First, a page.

Earlier this month, Science published a paper about the genius myth and gender. It found that when academics in a field think their discipline requires a special innate talent, that field tends to attract fewer women. “We’re not saying women [or African-Americans] aren’t brilliant or can’t succeed in a field that requires brilliance,” one of the authors told Science News. “It’s the culture of the field that undermines representation because of stereotypes.”
Bethany Brookshire, who wrote the Science News article, shared some more personal thoughts about it on her blog. She writes that we tend to attribute men’s success to their talent and women’s to their hard work. When combined with the perception that innate talent is necessary, and perhaps sufficient, for success in certain fields, this idea reinforces the stereotype that women are more suited for some fields than others.
It’s no surprise that mathematics is one of the fields where the genius myth is most pervasive. Mathematicians used to actively cultivate the idea of mathematics as a hallowed priesthood to which only a few are called. Paul Halmos wrote, “To be a scholar of mathematics you must be born with talent, insight, concentration, taste, luck, drive and the ability to visualize and guess.” As I read through that sentence, the idea that our innate mathematical talent is crucial feels sillier and sillier. Are any of us born with insight? Concentration? Taste? We might be born with some amount of aptitude for those things, but we cultivate them over time in response to what our family, friends, and society say is valuable. Why do we think mathematical ability is different?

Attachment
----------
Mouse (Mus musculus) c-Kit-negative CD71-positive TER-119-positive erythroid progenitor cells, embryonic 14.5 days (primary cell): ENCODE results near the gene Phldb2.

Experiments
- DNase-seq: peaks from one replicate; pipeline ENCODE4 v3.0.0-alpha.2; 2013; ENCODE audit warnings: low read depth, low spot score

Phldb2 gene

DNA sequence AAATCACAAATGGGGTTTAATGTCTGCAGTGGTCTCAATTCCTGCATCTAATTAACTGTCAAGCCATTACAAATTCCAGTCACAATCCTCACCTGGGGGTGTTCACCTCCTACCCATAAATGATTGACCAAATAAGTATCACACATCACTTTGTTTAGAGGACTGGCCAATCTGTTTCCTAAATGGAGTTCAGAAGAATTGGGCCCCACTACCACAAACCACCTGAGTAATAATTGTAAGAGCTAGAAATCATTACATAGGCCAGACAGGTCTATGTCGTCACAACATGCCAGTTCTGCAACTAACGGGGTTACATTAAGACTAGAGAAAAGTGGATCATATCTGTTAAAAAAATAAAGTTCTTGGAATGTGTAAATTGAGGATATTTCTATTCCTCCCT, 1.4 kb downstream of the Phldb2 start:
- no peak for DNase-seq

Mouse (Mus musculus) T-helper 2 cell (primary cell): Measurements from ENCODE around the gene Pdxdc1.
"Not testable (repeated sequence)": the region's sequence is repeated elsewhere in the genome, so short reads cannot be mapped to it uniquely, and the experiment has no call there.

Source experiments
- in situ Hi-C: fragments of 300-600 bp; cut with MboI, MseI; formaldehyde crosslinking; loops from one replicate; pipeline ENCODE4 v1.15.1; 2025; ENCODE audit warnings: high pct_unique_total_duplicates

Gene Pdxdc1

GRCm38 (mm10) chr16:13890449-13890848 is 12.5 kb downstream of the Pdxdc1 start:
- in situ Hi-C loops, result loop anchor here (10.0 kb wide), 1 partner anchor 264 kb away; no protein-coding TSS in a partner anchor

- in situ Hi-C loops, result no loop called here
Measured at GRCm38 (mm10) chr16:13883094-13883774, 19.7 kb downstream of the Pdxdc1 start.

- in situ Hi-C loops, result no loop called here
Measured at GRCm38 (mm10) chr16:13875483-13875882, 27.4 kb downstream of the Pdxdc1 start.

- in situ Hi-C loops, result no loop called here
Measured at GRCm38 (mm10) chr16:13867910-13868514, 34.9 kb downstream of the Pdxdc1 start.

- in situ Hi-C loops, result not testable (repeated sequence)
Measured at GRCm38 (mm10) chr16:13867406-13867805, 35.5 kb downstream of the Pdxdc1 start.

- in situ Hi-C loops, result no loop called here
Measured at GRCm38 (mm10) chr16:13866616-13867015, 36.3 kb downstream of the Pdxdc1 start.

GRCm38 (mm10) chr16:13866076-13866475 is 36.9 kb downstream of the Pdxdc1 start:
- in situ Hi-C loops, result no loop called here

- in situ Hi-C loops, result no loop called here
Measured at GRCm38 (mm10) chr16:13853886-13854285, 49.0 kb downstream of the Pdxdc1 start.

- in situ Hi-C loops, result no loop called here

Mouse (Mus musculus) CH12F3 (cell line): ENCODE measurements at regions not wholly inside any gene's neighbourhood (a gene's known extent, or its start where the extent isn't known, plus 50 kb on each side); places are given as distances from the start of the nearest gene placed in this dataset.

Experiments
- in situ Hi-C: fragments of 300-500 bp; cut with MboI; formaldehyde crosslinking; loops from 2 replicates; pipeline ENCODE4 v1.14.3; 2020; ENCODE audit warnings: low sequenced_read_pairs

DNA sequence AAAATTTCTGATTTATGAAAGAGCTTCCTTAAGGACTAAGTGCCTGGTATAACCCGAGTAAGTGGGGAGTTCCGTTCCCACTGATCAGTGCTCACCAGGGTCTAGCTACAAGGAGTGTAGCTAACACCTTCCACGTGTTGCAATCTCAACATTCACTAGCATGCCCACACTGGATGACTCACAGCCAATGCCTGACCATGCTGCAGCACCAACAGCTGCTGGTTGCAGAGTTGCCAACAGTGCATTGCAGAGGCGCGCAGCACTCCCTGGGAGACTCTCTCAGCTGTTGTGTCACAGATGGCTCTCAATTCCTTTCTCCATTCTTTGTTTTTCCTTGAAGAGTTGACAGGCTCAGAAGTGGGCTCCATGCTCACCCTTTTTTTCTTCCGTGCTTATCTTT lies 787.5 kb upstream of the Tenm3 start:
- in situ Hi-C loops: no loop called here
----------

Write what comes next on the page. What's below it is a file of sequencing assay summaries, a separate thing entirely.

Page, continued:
Cathy O’Neil says that the Science study resonates with her personal experiences. She writes,
It’s just one study, and the response rate was small, so the word is not final. Even so, I think this proves that we should look into this more, gather more evidence, and see where it leads.
Personally, I have already spent quite a bit of time trying to deal with this very problem in mathematics. For example, I’ve explained before how I deliberately teach kids an introduction to proof that emphasizes practice over the silly and distracting concept of having an innate gift. It works, and it’s more fun too, for both men and women.
One of the common arguments about men’s and women’s aptitudes in mathematics is that while the mean and median of mathematical ability, and many other traits, may be the same for men and women, there are more men who are outliers in both directions. Therefore jobs that require outstanding work—such as tenured mathematics professor at a top university—go disproportionately to men. Izabella Laba is blunt in her assessment of that position.